Category Archives: Iceland
The answer to many questions which I raise on this blog often lie in between the two extremes presented. I feel that Marianne and I can talk to this subject because we have transitioned between the two modes of holiday planning with a gradual drift toward the meticulous side. This is largely due to the presence of Charlotte but also in part due to creating ‘backup’ plans photographically. There are notable advantages and restrictions to both approaches which I thought I might highlight through some past experiences. The short stories are examples of planning gone right or wrong.
Back in 2002, our first trip to Vietnam originated from a plane ticket in , a plane ticket out and the first night’s accommodation. Everything else in between, was completely up for grabs! Fast forward to this year and I’m coming up with spreadsheets of various aspects of the trip. I never thought of myself as OCD but perhaps there are elements….
In 2009, our icelandic trip was hampered photographically with the early loss of the 5dmk2 to waterfall spray. Sharing one camera between two photographers was very trying for our patience. We used ‘open voucher’ tickets with Iceland’s excellent hostel network. This allowed us to spend more time at certain locations and to wander ‘off course’ to places such as Breidavik in the West Fjords where a fortuitous snap has since become one of our most popular images.
Again in 2009, we didn’t account for a May public holiday which meant all accommodation in Seydisfjordur was occupied. As a result, we had to drive an hour further to the remote property ‘Husey’ where we enjoyed some great conditions for photography. This was not without stress as we rang around for quite some time before securing any accommodation whatsoever. This shot would never have occurred if we had adhered to a predetermined itinerary!
In 2010, we prebooked every single night in Iceland over a 5 week trip. Had we known just how incredible the West Fjords would be, we would have altered our schedule somewhat! As it was 2 nights at Korpudalur was enough for us to chance upon this scene.
In 2011 , we visited Tasmania while Marianne was 20+ weeks pregnant. By this stage , most of our trips had accommodation prebooked before leaving. We wanted to travel in relative comfort compared to our previous trips given that this would be our last hurrah without a baby in tow. Hence the actual accommodation took preference over its exact location. We do wish we could have stayed longer and closer to the West Coast than Burnie though! Burnie was our base for the series of shots from Couta Rocks.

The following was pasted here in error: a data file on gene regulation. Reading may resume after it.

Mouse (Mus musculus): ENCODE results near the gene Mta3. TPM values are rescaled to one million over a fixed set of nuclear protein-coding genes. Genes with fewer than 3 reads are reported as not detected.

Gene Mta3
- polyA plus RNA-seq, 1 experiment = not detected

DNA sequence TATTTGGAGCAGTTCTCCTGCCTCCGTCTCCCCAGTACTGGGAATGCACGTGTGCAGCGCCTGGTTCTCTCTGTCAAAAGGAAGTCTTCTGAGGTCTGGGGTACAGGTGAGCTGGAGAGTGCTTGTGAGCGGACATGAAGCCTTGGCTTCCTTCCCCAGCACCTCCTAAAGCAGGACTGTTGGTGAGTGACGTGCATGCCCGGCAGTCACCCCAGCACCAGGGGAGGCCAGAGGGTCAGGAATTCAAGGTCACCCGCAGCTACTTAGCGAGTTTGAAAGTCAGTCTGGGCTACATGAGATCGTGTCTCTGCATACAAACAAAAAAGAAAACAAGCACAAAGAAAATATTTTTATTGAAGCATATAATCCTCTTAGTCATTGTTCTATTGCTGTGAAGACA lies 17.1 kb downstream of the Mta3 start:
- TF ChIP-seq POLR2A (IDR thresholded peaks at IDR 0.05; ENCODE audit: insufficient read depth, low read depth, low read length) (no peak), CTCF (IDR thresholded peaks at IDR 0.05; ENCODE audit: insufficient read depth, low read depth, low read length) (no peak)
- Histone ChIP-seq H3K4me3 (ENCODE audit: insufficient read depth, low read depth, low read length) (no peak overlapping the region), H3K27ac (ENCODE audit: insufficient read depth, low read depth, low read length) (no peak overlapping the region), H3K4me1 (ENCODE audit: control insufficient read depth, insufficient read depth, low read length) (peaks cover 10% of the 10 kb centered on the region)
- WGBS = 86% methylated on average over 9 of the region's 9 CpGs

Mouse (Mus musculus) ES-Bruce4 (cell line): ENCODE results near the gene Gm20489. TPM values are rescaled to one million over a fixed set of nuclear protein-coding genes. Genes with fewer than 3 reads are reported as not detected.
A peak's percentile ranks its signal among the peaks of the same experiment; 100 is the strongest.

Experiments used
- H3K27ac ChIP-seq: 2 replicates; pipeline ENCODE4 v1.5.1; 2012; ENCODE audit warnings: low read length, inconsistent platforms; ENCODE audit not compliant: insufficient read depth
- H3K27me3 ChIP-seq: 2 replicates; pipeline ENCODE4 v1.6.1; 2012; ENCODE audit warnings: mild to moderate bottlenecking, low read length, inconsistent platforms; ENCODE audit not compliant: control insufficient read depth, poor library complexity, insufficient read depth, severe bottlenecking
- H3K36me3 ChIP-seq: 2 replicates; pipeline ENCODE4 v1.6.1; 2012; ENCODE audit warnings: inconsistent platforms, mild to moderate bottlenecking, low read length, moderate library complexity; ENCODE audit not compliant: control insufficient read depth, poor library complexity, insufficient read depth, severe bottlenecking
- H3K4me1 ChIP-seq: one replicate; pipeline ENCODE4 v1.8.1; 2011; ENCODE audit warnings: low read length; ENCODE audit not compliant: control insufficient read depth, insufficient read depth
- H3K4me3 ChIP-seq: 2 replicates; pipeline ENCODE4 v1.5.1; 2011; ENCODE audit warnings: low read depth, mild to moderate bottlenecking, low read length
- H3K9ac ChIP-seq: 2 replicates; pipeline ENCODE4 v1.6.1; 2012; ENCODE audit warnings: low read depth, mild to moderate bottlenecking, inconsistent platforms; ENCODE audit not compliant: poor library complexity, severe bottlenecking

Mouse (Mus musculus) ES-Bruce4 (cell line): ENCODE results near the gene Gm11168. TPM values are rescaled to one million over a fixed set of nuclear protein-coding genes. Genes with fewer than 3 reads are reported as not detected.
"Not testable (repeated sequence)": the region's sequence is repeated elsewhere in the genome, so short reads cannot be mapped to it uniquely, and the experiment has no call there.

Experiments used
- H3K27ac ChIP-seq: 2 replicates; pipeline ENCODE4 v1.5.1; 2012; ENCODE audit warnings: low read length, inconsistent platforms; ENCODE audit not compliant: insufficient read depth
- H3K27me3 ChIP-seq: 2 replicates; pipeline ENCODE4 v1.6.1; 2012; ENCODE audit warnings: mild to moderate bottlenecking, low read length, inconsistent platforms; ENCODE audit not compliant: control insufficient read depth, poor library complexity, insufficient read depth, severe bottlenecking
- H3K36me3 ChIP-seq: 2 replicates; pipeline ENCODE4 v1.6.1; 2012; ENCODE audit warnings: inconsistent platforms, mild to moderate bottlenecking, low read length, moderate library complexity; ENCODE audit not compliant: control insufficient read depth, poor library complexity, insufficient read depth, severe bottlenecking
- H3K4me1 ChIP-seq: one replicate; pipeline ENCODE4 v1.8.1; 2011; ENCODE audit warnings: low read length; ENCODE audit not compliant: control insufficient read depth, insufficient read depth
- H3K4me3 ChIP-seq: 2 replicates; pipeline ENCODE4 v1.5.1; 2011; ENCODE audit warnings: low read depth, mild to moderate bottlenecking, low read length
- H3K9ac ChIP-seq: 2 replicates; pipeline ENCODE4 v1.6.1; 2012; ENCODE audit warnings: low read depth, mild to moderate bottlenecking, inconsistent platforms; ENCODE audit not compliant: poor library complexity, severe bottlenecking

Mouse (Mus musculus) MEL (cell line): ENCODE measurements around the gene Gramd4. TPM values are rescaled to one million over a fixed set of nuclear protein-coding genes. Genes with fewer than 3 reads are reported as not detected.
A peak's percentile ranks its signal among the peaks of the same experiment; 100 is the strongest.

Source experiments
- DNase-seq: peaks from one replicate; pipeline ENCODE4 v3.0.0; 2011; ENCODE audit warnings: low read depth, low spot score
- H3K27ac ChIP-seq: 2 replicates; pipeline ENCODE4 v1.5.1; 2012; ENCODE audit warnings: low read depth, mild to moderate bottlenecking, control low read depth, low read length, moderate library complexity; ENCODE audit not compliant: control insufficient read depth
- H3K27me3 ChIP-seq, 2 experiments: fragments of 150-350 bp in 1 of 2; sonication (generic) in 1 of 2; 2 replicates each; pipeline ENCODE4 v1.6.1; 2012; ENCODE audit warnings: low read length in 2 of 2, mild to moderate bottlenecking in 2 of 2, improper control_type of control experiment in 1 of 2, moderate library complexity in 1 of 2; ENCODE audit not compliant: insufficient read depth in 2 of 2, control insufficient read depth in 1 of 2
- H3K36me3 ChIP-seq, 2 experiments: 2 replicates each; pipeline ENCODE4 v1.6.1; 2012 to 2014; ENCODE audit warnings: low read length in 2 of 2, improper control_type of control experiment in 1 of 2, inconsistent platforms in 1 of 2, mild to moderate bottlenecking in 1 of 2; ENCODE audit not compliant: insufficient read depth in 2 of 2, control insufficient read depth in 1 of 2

In 2012, Charlotte was well and truly part of our lives. Free wheeling accommodation was no longer a realistic possibility and so the level of planning rose further. We found that ‘overnighters’ at any given location was just too much of a hassle. By the time everything was unpacked for ourselves and Charlotte then repacked the following morning, our arms had received a great workout but that’s where the positives ended. It was a struggle to find the motivation to get out and about on these evenings and dawns. We would have loved a couple of nights at Moeraki for instance.
This year, the level of planning went up further! In order to maximise time with photography and family, I tried to plan the direction of our travel so that tides and moon phases would match certain parts of our trip. Instead of heading north to Kaikoura first, we chose to head through Arthur’s Pass to coincide with a new moon and the chance for some milky way shots. Similarly , instead of heading straight to the glaciers, we decided to stop at Greymouth for a couple of days to take advantage of low tide at dawn and dusk. Despite these plans, we would have loved to have spent more time around the west coast due to the bad weather which had us indoors for much of our time at Punakaiki. Conversely we could have spent one less day in Glacier country except for Charlotte’s run in with a nasty chest infection.